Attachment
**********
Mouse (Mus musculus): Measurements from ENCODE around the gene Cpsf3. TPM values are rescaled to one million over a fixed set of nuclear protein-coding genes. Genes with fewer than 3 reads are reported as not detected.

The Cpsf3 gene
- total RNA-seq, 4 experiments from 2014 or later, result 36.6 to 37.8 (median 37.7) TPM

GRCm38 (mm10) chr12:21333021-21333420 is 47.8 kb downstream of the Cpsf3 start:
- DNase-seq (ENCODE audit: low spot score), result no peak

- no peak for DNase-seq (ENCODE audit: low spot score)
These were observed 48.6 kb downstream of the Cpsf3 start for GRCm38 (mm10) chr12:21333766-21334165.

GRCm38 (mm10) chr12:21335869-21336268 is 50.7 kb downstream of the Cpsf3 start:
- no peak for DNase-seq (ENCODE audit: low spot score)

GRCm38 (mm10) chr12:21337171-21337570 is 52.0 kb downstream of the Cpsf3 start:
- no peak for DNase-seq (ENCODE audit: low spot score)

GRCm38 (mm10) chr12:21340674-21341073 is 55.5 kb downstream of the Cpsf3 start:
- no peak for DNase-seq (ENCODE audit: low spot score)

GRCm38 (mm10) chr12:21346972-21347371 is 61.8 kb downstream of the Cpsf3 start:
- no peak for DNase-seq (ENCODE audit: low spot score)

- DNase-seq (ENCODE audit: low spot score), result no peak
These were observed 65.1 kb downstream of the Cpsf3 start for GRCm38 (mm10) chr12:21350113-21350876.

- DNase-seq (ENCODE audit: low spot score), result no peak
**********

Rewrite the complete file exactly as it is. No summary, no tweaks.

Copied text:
Mouse (Mus musculus): Measurements from ENCODE around the gene Cpsf3. TPM values are rescaled to one million over a fixed set of nuclear protein-coding genes. Genes with fewer than 3 reads are reported as not detected.

The Cpsf3 gene
- total RNA-seq, 4 experiments from 2014 or later, result 36.6 to 37.8 (median 37.7) TPM

GRCm38 (mm10) chr12:21333021-21333420 is 47.8 kb downstream of the Cpsf3 start:
- DNase-seq (ENCODE audit: low spot score), result no peak

- no peak for DNase-seq (ENCODE audit: low spot score)
These were observed 48.6 kb downstream of the Cpsf3 start for GRCm38 (mm10) chr12:21333766-21334165.

GRCm38 (mm10) chr12:21335869-21336268 is 50.7 kb downstream of the Cpsf3 start:
- no peak for DNase-seq (ENCODE audit: low spot score)

GRCm38 (mm10) chr12:21337171-21337570 is 52.0 kb downstream of the Cpsf3 start:
- no peak for DNase-seq (ENCODE audit: low spot score)

GRCm38 (mm10) chr12:21340674-21341073 is 55.5 kb downstream of the Cpsf3 start:
- no peak for DNase-seq (ENCODE audit: low spot score)

GRCm38 (mm10) chr12:21346972-21347371 is 61.8 kb downstream of the Cpsf3 start:
- no peak for DNase-seq (ENCODE audit: low spot score)

- DNase-seq (ENCODE audit: low spot score), result no peak
These were observed 65.1 kb downstream of the Cpsf3 start for GRCm38 (mm10) chr12:21350113-21350876.

- DNase-seq (ENCODE audit: low spot score), result no peak